Thursday, March 12, 2009

Michael K.

The verdict was guilty, the sentence death.  Months ago, when Michael had heard these words from the military tribunal, he was struck by the tragic absurdity of it all.  He was shattered, of course, but not particularly surprised.  Now, in the stillness of his cell, he thought more of the past than of the future – a future that would end abruptly tomorrow morning with six bullets through his heart.

It was two years ago when he first endured the frigid wretchedness of the eastern front – the mud, ankle deep from the ceaseless trudging of a million boots, cold sweat that froze and stung his skin, the constant rumble of artillery, the ghastly food, the lice.  He’d made captain by the age of twenty-four, merited an Iron Cross Second Class for heroism in battle, and received the gold wound badge with seven trips to field hospitals.  He’d risked his life for his country and for his men countless times, yet had been condemned for mere words.  But four years of service and sacrifice couldn’t mitigate the unforgiving punishment worthy of a traitor…

Michael Kitzelmann died on June 12, 1942 in front of a firing squad, sentenced for “undermining the German Army”.  He’d fought dutifully for his country during the Polish and French campaigns, earned a commission, and served as a company commander on the eastern front. 

Michael K. is a fictional character, inspired by the real-life German officer who lost his life—not in battle—but at the hands of his own Army.  I’ve invented a detail or two that may deviate from historical fact, but hope to have conveyed the essence of Michael Kitzelmann’s story.

The specifics of his court-martial are not known, and even if transcripts exist, I would have a difficult time deciphering them with my poor grasp of the German language.  (I doubt they would have ever been translated into English.)  Thankfully, what survives is his eloquent and heart-rending diary, written in a military prison as he awaited execution.  Though I quote only a small portion, his character and anguish come through in a few lines:

“Now I know the full fury of these Military Laws.  Overnight I was branded as a criminal just for making a few derogatory remarks about the government.  And for that apparently I must lose my life, my honor, my friends and my place in human society…  Haven’t I served my country honorably for four years?  I was at the front for two years, took part in three campaigns and proved my loyalty often enough.  Is this the thanks I get from my country?”

A short but poignant biography of Michael Kitzelmann can be found in Conscience in Revolt: Sixty-Four Stories of Resistance in Germany, 1933-45.  It was compiled by Annedore Leber, widow of dissenting German politician Julius Leber, executed by the Third Reich in 1945 for defying the Nazis.  Published in English in 1994 by Westview Press as part of their series Der Widerstand (the Resistance), it’s well worth reading.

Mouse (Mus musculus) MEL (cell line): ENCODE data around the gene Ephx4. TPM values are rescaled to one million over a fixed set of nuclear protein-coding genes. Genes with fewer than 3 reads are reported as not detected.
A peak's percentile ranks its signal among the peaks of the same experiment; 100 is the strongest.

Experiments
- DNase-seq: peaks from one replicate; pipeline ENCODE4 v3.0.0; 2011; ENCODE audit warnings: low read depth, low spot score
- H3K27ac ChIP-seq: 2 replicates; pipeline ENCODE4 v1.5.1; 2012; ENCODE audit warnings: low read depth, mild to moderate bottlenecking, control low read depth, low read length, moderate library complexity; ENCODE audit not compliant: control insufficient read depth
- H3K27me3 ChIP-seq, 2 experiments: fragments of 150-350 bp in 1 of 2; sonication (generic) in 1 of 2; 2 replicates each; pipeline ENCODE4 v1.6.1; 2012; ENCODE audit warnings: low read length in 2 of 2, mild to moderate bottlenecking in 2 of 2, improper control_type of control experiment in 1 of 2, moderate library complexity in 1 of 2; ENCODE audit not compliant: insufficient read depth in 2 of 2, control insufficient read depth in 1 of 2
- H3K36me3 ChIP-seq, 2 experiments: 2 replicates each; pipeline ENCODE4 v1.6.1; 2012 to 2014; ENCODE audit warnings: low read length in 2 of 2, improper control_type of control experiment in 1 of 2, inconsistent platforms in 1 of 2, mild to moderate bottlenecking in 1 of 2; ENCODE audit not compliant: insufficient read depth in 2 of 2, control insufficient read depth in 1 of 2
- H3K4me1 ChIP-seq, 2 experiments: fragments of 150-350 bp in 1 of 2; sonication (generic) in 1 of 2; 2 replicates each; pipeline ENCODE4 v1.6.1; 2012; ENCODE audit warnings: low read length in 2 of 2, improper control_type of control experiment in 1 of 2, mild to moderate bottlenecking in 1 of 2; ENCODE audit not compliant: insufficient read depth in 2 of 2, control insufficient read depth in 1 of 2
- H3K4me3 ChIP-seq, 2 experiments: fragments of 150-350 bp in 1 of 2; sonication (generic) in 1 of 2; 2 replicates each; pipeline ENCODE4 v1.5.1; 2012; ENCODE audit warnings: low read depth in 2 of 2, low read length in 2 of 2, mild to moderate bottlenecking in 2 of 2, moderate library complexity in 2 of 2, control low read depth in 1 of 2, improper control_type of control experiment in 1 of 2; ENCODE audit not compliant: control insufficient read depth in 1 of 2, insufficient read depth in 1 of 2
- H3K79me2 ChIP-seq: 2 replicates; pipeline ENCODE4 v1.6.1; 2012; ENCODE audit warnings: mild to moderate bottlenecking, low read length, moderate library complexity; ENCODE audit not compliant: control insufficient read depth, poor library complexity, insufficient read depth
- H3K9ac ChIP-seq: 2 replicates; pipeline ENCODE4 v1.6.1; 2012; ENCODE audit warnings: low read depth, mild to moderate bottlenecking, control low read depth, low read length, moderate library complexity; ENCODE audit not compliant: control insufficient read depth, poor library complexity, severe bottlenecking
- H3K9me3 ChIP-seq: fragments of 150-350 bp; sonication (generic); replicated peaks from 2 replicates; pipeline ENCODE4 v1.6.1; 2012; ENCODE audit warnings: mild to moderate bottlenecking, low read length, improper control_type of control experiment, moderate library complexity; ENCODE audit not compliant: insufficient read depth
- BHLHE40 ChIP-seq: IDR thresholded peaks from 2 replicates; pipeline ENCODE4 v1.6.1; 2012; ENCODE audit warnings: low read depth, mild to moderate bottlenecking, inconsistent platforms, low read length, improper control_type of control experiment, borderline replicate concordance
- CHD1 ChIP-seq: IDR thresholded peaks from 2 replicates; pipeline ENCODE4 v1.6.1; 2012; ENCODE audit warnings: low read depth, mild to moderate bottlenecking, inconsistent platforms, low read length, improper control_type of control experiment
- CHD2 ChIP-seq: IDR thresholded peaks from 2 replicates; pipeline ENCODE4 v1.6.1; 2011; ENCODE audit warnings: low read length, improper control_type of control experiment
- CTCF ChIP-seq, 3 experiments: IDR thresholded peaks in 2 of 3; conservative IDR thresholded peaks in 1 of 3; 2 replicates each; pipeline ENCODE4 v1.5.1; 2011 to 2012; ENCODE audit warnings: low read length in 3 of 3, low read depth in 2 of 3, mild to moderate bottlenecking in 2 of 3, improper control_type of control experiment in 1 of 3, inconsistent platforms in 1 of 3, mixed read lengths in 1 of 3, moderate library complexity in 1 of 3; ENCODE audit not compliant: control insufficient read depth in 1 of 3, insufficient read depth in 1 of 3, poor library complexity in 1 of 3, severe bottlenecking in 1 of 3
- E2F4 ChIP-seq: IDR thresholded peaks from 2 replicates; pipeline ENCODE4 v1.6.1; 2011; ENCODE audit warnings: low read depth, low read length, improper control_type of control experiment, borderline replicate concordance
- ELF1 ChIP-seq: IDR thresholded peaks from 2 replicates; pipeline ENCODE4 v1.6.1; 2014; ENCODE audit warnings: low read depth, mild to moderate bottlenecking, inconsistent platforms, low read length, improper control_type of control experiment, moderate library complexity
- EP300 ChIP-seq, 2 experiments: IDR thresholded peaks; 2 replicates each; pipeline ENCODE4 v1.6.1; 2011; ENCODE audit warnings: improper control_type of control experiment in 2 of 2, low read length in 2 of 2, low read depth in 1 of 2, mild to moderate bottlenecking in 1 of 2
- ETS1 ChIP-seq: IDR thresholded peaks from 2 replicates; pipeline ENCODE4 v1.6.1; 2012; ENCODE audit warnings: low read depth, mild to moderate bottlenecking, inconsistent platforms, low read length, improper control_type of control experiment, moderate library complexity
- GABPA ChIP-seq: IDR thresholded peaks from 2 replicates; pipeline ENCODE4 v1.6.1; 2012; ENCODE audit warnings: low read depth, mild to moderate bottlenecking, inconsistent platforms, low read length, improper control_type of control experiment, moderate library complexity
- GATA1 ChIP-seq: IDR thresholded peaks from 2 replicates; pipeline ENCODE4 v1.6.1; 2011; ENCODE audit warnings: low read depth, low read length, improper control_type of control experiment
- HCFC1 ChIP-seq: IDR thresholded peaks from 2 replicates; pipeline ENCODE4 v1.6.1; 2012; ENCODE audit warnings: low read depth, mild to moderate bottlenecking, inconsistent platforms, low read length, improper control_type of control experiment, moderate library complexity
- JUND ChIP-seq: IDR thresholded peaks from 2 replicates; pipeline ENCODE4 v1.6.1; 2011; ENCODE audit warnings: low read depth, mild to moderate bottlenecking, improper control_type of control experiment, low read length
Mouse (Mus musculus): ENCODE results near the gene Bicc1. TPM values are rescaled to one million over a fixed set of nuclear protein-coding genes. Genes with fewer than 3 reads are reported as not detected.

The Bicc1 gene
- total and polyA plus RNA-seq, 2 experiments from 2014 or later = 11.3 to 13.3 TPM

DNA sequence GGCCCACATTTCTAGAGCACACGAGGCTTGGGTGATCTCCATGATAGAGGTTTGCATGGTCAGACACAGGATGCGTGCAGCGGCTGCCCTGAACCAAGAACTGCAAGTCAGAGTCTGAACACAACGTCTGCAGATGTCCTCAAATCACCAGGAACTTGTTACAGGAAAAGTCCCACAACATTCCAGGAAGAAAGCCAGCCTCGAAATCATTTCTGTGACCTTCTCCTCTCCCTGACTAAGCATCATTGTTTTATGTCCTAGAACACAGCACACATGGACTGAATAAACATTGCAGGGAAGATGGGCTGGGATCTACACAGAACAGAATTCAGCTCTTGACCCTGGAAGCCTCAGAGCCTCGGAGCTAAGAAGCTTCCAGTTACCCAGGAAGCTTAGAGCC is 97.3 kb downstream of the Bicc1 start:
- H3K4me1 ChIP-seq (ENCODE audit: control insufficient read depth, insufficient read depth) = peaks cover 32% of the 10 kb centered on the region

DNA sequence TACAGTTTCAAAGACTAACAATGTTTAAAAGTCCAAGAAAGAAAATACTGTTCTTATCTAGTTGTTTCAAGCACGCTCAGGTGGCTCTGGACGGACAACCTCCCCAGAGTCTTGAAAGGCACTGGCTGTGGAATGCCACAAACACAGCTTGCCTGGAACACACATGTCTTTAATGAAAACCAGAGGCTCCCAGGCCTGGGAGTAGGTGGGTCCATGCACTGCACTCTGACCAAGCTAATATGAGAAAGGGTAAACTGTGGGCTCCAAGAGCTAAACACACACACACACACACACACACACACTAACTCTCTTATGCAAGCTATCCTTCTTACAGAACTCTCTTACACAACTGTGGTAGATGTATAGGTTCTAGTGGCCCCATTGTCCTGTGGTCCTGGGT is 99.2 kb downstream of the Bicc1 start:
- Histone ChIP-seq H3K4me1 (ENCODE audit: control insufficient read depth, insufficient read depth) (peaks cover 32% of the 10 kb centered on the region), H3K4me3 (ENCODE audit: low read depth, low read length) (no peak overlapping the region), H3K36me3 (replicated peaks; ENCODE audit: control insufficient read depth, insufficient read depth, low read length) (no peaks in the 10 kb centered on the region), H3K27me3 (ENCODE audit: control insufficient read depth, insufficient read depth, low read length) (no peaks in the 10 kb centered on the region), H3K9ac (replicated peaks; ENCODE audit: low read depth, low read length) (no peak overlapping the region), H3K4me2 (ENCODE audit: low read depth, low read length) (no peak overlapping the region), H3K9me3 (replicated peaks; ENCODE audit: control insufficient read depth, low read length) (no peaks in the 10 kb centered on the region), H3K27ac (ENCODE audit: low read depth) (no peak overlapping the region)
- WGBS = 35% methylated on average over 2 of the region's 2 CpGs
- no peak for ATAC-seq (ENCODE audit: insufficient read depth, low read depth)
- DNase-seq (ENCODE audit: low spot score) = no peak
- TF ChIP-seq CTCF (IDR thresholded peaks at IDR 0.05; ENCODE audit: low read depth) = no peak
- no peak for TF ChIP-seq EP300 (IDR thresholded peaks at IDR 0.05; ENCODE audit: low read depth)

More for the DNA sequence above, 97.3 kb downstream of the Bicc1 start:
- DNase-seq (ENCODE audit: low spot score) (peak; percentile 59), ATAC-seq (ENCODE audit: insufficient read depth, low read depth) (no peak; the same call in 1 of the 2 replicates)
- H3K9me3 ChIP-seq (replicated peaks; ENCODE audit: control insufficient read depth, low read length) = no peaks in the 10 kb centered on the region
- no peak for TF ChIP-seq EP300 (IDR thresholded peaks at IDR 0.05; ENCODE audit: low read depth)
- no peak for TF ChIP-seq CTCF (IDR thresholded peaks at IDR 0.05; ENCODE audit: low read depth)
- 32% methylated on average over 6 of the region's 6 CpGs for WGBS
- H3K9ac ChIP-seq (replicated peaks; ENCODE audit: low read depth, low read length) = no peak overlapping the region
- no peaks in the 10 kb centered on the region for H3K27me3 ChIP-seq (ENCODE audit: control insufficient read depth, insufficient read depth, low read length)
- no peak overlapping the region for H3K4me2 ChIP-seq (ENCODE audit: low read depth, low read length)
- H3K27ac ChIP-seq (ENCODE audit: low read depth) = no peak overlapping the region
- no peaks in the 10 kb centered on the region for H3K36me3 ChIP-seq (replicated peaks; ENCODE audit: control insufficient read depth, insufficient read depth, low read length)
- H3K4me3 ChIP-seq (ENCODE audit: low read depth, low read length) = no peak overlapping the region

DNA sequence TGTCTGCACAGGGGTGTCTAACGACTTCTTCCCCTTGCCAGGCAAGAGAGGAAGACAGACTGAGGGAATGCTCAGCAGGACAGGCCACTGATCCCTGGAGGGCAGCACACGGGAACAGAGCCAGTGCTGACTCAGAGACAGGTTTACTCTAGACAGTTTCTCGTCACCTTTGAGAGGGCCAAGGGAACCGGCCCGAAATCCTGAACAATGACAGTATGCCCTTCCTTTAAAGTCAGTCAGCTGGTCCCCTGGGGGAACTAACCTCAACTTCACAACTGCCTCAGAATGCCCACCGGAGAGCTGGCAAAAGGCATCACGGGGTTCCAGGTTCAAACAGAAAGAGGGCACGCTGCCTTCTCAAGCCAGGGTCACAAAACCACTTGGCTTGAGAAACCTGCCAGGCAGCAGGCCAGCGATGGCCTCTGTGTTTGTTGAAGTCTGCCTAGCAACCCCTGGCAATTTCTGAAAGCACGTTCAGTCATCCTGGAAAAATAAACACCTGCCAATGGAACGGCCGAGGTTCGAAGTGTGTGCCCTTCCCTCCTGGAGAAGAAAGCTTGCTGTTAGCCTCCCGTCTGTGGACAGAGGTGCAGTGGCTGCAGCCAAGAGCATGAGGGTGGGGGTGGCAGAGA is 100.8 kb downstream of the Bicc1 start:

Accounts of French, Italian and Jewish resistance to the Nazis are familiar to American consumers of popular media.  But stories of Germans who refused to follow Hitler’s sway, who risked and usually forfeited their lives by opposing the Third Reich, have mostly escaped notice.  Michael Kitzelmann’s merits our attention.


Anonymous said...

Fascinating! Thanks, this definitly sounds like something I want to read!


Lisbeth Eng said...

Thanks, Mari

Lise said...

Unfortunately, another example of the "good German" soldier, or citizen, who was decimated by the behemoth that was the Nazi regime. The general knowledge of the Nazis exterminating the Jewish population is sorely lacking because in addition to the gypsies, Catholics, those deemed mentally defective - were the citizens who did or said anything the Nazis didn't like. The assorted deaths based simply for speaking out or misspeaking should be tallied in with all the others. A single, poingnat reminder that Hitler and his collaborators have a wealth to be held responsible for. A price that can never be exacted, sadly.

Maria F. said...

Heroes come in all size and shapes and nationalities. Thankfully Michael K. has not been forgotten. Thank you for bringing him back to life. ---Maria


When I was a girl, history teachers did not make history palatable, let alone interesting. It wasn’t until I was older
and began to read books and see moves like (The Young Lions, gun of Navarone etc), that I realized what my mother always tried to teach and that’s you should NEVER paint everyone with the same broad brush. Unless a person is a dedicated historian like yourself they might not even be interested in a MICHAEL K, however I must admit that by just reading your little snippet makes me want to know more.
You these are the people who would fade into obscurity who we would probably never know unless someone like you brings him to the forefront. Sell this book and I’ll buy it because I am hooked.

Lisbeth Eng said...

Thanks, Patt! (That is you, Patt, isn't it?)